at sixes and sevens

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Unknown, though it may have originated from the game of hazard and the Old French cinc (five) and sis (six), the riskiest numbers to shoot for, which were misheard and folk-etymologized into English as "six" and "seven".


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Prepositional phrase[edit]

at sixes and sevens

  1. (idiomatic) In a state of confusion.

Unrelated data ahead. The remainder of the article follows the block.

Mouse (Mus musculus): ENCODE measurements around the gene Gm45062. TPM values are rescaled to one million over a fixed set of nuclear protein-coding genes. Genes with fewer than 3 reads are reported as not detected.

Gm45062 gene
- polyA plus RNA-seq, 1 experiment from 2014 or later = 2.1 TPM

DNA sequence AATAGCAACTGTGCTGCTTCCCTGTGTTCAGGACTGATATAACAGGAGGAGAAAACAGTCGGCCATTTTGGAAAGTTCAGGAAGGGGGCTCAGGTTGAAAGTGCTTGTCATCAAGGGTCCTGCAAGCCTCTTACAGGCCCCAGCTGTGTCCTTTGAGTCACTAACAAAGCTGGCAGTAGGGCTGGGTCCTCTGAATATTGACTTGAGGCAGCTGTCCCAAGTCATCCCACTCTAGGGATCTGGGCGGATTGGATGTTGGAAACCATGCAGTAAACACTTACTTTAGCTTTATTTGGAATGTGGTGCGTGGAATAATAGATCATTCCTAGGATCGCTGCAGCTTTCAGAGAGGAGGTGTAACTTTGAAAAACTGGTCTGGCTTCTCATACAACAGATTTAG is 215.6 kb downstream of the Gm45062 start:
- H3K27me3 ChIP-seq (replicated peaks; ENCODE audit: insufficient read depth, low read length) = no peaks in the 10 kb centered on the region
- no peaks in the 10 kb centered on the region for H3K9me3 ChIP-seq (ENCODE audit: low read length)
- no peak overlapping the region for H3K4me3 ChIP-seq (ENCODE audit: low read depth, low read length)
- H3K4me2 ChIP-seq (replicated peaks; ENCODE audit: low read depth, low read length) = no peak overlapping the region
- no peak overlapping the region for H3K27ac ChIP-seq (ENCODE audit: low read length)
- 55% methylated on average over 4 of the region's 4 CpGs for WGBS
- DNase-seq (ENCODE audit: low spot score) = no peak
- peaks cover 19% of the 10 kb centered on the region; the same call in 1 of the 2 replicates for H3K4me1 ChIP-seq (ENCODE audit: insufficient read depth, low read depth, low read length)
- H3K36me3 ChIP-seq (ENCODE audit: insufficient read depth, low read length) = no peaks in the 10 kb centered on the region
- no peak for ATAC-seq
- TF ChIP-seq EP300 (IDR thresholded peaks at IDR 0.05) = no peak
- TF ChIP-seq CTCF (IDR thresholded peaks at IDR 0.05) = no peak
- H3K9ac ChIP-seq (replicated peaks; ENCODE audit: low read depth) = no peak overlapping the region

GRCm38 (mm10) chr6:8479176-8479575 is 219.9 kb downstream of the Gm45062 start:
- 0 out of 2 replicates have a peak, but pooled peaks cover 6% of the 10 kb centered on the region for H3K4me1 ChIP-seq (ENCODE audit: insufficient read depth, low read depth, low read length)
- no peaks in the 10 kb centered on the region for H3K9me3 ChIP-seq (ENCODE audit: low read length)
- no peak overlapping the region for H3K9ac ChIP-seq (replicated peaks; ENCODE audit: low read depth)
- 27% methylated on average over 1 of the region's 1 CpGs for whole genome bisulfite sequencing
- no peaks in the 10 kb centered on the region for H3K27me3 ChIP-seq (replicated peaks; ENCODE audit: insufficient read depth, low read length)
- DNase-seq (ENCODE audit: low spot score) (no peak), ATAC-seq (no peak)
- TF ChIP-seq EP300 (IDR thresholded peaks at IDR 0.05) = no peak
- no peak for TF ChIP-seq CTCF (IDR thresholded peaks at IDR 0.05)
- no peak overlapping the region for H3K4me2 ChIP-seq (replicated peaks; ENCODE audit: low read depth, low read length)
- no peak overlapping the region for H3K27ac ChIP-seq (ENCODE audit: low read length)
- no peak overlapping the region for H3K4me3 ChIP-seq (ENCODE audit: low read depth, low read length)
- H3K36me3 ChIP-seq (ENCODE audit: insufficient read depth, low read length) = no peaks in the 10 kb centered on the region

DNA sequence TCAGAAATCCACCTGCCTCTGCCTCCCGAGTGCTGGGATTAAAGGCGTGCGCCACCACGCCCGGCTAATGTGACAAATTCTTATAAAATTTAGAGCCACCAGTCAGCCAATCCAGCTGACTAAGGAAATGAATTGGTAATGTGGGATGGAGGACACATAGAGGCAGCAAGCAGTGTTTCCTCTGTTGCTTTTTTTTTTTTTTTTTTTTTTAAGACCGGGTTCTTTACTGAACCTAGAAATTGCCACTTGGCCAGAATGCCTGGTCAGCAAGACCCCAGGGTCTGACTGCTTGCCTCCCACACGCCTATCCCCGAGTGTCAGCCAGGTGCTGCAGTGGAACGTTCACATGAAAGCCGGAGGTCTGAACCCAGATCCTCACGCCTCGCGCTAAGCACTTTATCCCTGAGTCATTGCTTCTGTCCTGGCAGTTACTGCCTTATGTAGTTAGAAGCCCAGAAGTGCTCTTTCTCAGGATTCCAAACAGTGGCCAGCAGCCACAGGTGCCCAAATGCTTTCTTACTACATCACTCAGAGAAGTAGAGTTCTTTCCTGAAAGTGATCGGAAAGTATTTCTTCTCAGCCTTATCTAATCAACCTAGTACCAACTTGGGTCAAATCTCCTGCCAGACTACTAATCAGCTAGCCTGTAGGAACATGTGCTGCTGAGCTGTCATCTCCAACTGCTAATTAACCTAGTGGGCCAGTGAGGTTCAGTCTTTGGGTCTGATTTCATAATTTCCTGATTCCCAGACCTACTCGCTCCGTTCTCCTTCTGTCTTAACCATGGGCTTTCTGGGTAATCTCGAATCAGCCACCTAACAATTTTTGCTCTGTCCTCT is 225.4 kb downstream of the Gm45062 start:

Synonym: all sixes and nines
    • 1912, Arthur Quiller-Couch, chapter 23, in Poison Island:
      Oh, what a racket! And everything on deck apparently at sixes and sevens. Mail-bags and passengers mixed up in every direction.
  2. (idiomatic, of people or groups) In a state of dispute or disagreement.
    Synonym: at loggerheads
    • 1911, Jack London, chapter 6, in Adventure:
      Her outlook on life was so different from what he conceived a woman's outlook should be, that he was more often than not at sixes and sevens with her.
    • 1976, Tim Rice, "Don't Cry For Me Argentina":
      All you will see is a girl you once knew, although she's dressed up to the nines, at sixes and sevens with you.